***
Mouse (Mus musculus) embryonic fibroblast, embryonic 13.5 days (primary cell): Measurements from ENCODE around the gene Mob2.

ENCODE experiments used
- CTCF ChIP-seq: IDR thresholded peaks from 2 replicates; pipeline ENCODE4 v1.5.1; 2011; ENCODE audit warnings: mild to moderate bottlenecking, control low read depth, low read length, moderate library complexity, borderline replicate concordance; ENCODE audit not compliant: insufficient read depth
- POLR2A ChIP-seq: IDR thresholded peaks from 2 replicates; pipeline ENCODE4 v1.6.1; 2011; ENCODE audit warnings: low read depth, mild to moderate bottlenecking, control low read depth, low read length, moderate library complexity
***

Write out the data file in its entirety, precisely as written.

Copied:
Mouse (Mus musculus) embryonic fibroblast, embryonic 13.5 days (primary cell): Measurements from ENCODE around the gene Mob2.

ENCODE experiments used
- CTCF ChIP-seq: IDR thresholded peaks from 2 replicates; pipeline ENCODE4 v1.5.1; 2011; ENCODE audit warnings: mild to moderate bottlenecking, control low read depth, low read length, moderate library complexity, borderline replicate concordance; ENCODE audit not compliant: insufficient read depth
- POLR2A ChIP-seq: IDR thresholded peaks from 2 replicates; pipeline ENCODE4 v1.6.1; 2011; ENCODE audit warnings: low read depth, mild to moderate bottlenecking, control low read depth, low read length, moderate library complexity